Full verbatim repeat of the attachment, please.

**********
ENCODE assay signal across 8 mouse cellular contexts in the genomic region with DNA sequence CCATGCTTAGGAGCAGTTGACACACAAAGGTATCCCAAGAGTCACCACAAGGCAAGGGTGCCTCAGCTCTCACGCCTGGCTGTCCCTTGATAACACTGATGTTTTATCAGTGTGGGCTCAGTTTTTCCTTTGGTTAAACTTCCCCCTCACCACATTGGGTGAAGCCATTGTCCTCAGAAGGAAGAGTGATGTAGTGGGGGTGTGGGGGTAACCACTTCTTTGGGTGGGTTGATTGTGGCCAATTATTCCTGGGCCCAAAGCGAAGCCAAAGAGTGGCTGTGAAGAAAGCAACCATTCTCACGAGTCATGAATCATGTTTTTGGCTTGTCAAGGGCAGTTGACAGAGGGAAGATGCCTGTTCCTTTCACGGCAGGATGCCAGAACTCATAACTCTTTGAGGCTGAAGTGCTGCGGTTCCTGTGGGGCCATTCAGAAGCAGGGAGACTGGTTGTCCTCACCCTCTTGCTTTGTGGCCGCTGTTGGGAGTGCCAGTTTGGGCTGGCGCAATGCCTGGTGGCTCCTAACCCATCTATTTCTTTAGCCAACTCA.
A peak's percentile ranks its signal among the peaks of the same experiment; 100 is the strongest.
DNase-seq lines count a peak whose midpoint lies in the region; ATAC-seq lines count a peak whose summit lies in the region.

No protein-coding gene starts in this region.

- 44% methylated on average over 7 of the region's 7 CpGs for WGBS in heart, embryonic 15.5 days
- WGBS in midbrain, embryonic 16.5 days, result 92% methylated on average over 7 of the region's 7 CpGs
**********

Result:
ENCODE assay signal across 8 mouse cellular contexts in the genomic region with DNA sequence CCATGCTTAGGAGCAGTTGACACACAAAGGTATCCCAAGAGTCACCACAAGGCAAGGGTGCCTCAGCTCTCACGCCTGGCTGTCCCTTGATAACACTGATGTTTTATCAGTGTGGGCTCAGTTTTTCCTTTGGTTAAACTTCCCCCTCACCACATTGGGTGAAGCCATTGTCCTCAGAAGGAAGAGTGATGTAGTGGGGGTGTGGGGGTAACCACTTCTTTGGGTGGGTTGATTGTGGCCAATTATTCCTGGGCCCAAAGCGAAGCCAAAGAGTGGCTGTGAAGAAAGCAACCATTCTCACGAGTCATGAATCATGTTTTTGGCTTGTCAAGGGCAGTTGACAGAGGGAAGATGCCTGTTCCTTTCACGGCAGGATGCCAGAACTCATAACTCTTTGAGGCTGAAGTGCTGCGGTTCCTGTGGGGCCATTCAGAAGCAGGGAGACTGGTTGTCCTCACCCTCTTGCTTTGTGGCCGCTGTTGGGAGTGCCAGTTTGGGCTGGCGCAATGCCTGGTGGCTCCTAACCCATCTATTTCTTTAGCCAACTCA.
A peak's percentile ranks its signal among the peaks of the same experiment; 100 is the strongest.
DNase-seq lines count a peak whose midpoint lies in the region; ATAC-seq lines count a peak whose summit lies in the region.

No protein-coding gene starts in this region.

- 44% methylated on average over 7 of the region's 7 CpGs for WGBS in heart, embryonic 15.5 days
- WGBS in midbrain, embryonic 16.5 days, result 92% methylated on average over 7 of the region's 7 CpGs